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Single Parenting – how to make it work!

You may be a single parent by choice or simply have found yourself in this role, the bottom line is that single parenting can work and solo parents are able to rise up to the challenges faced. A century ago, a woman who had a child out of wedlock was scorned and ridiculed and both the child and mother bore the brunt of society’s non acceptance of single parenting. Fortunately, today people’s views and mindsets have changed radically and independent individuals are often opting to do it alone and play the role of both mother and father. There are cases where a relationship sours shortly before or after the birth of the baby and the couple makes a mutual decision to go their separate ways while continuing to care for the baby as a -separated couple’.

 

Support

A lot of headstrong solo moms and dads do not want to admit that they need help, however this is detrimental to both child and the parent. Creating a support system is vital for the single parent and the support may come from friends, colleagues or family members. Grandparents or extended family members are usually keen to lend a helping hand, however, well-meaning friends are just as eager to step in and babysit, or lend a sympathetic ear to the common fears and concerns of the parent. There are also a number of established support groups in South Africa and not only will these prove to be extremely useful as they offering worthwhile information and advice, but these groups will bring together people who are in similar situations and who understand the fears, concerns, hopes and needs of the single parent.

 

Financial issues

The inability to make it through the month on a single salary is one of the biggest demands that are placed on a single parent. Childcare costs can be crippling for double-income earners and for a single-income earner the costs can very well be debilitating.

Owing to the lack of money, single parents need to look for creative ways to save cash. Rather than spending money going out, get together with friends and arrange a dinner party, join a book club, hire DVDs rather than going to movies. Instead of going out for coffee, meet at a friend’s home or arrange a breakfast at home, rather than splashing out on a restaurant breakfast.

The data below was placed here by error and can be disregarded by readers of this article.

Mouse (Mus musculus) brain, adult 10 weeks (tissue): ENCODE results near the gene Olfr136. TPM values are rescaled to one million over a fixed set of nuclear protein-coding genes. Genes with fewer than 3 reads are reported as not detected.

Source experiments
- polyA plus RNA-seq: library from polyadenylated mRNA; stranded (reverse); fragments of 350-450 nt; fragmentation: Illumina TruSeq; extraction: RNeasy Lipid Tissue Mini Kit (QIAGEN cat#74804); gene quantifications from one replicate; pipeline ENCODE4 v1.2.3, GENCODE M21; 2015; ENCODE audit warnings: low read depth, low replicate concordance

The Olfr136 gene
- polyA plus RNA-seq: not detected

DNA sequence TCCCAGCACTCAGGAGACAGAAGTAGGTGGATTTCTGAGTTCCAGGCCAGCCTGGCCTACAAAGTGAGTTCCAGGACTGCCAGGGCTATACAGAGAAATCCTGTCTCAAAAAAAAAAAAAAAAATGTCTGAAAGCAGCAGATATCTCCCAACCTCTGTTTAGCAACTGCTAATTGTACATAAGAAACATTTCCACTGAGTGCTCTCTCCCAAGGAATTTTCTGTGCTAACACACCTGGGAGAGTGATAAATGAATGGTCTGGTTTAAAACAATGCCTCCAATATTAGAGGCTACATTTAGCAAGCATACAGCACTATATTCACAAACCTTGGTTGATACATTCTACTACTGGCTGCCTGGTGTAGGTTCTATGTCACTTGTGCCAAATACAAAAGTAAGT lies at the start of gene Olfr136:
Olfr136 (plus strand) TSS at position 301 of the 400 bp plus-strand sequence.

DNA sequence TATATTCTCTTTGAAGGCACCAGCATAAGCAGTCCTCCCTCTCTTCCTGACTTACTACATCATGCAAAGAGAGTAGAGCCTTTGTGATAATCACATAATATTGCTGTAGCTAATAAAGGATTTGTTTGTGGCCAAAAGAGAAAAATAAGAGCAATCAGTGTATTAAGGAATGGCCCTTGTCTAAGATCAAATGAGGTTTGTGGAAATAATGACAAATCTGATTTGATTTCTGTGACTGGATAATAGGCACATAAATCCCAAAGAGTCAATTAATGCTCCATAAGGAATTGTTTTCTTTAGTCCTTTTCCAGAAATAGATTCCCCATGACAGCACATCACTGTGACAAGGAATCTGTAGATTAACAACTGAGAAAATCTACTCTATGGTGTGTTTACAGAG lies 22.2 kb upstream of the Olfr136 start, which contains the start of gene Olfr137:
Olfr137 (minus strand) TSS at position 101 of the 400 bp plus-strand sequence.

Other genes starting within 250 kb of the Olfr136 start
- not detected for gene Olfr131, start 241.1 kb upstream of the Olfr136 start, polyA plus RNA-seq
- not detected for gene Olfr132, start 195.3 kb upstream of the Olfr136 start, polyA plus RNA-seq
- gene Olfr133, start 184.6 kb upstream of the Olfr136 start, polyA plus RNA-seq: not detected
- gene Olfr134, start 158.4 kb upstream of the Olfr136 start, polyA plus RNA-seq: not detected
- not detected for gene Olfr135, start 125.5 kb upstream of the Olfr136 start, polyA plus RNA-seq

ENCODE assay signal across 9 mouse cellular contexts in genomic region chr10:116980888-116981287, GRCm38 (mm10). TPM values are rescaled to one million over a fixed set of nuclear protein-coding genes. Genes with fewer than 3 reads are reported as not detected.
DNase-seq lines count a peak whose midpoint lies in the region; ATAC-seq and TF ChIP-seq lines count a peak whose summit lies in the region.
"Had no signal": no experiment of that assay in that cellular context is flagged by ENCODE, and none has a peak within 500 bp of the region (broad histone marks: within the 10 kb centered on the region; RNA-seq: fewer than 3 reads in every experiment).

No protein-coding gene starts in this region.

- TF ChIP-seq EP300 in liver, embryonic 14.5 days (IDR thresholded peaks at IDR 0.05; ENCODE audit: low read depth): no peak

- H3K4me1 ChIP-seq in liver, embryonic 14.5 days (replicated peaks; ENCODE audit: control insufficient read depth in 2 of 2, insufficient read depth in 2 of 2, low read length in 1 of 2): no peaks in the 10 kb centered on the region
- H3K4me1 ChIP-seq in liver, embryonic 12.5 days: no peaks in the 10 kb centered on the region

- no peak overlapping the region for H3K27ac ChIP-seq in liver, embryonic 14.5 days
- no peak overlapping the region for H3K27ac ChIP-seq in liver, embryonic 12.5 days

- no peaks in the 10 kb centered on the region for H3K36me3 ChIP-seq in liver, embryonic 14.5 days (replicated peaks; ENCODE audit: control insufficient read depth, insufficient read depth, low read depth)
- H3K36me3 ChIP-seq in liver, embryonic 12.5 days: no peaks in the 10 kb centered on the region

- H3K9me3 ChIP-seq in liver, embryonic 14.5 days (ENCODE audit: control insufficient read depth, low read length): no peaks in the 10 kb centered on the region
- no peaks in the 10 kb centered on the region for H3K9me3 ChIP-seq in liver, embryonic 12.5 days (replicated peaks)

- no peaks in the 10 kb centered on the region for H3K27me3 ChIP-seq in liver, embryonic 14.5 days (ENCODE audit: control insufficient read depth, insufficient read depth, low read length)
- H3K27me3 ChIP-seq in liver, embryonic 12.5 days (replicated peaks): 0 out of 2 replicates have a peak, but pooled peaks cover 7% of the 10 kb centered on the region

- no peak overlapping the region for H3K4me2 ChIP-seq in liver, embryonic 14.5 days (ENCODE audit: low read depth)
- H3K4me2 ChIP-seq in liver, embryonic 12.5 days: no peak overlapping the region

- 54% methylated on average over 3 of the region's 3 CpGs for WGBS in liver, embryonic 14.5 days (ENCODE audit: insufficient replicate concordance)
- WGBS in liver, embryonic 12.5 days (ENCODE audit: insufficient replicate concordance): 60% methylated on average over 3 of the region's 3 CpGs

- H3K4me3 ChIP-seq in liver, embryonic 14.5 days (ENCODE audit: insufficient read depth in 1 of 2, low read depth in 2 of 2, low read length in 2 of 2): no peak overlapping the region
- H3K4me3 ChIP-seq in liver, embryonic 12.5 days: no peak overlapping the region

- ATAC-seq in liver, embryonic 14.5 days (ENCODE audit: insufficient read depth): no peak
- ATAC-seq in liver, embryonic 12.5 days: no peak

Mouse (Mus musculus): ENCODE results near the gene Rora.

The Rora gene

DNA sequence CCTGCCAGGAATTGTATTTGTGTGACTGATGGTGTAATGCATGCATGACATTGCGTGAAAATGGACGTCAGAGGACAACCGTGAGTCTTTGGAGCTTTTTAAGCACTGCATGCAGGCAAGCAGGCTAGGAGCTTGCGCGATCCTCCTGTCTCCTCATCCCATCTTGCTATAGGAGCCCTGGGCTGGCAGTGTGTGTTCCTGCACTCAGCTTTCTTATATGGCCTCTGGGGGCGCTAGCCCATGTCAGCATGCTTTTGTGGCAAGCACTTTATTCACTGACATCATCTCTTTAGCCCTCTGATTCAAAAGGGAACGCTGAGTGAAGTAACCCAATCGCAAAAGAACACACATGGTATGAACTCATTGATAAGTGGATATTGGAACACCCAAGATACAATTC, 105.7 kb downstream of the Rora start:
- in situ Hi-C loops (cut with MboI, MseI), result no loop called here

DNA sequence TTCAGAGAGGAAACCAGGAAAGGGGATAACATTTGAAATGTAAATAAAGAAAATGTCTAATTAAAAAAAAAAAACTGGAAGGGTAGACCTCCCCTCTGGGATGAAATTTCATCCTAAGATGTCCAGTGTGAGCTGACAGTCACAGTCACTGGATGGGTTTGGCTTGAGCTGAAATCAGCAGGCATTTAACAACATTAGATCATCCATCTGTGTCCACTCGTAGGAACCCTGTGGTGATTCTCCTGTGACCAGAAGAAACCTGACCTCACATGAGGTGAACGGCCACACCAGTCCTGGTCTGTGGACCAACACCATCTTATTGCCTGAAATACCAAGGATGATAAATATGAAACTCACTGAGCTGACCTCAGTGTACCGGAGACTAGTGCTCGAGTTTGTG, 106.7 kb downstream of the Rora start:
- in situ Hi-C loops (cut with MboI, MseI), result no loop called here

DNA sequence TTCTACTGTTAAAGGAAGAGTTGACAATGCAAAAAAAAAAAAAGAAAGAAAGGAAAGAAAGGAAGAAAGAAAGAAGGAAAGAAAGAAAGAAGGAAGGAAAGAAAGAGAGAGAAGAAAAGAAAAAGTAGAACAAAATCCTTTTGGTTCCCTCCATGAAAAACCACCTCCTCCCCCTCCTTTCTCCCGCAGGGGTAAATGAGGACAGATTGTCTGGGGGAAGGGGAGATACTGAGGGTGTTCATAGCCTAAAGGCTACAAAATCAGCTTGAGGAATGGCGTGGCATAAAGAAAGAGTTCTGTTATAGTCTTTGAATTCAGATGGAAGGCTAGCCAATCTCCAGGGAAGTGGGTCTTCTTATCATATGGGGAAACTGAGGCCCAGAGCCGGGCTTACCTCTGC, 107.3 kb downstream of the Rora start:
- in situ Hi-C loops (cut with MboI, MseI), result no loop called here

Look for ways to make extra cash, such as house sitting. House sitting is a fun way to earn money and as they say -a change is as good as a holiday enjoy the new surrounds with your child or children and earn extra cash while doing it. Teach children from a young age to appreciate the value of a Rand. Children (whether they have one or two children) need to be taught the value of money and with many solo parents cash strapped, giving into the kid’s demands will lead to a lot more financial stresses and woes.

 

Careers

Dual income earners are fortunate that they can rely on each other’s income to survive but with solo parents they need to bring in the bacon and cook it! Luckily single parents can find careers that are flexible enough to allow them to tend to the needs of the family, and earn a living. Working from home is also become a popular choice and in these cases, parents can care for their children at home (saving on day care costs), and a make a living.

 

Discipline

Many single parents try to over compensate for the absence of a parent and they often spoil the child.   Discipline is important in all families – and this includes for children of a single parent home. Parents should not attempt to buy their children’s love, but they should earn it and they can do this by setting clear boundaries for their child and giving them an abundance of love and attention.

 

-Me Time

Parenting solo has tremendous demands and making time for -me is vital – if this is not done, single parents will suffer from burn-out. To stay healthy and to remain focused, parents must schedule some alone time. The time could be a weekend away with friends, or an afternoon shopping!

 

Dating

Dating is always a heated debate among single parents. There is no reason why single parents should not date and there is no reason for them to feel that they are neglecting their children or their responsibilities if they enjoy a few hours out with a partner. Solo parents should be encouraged to meet new people, broaden their horizons and enjoy the chance to indulge in adult conversation and company. It may be unwise to bring every -new love prospect’ home for the kids to meet, but thanks to the vast number of Internet dating websites, interested parties can meet people online and meet only when they feel ready to!

 

Life as a single parent can be as rewarding as it is challenging and by learning to cope with the demands, both parent and child can thrive.

 

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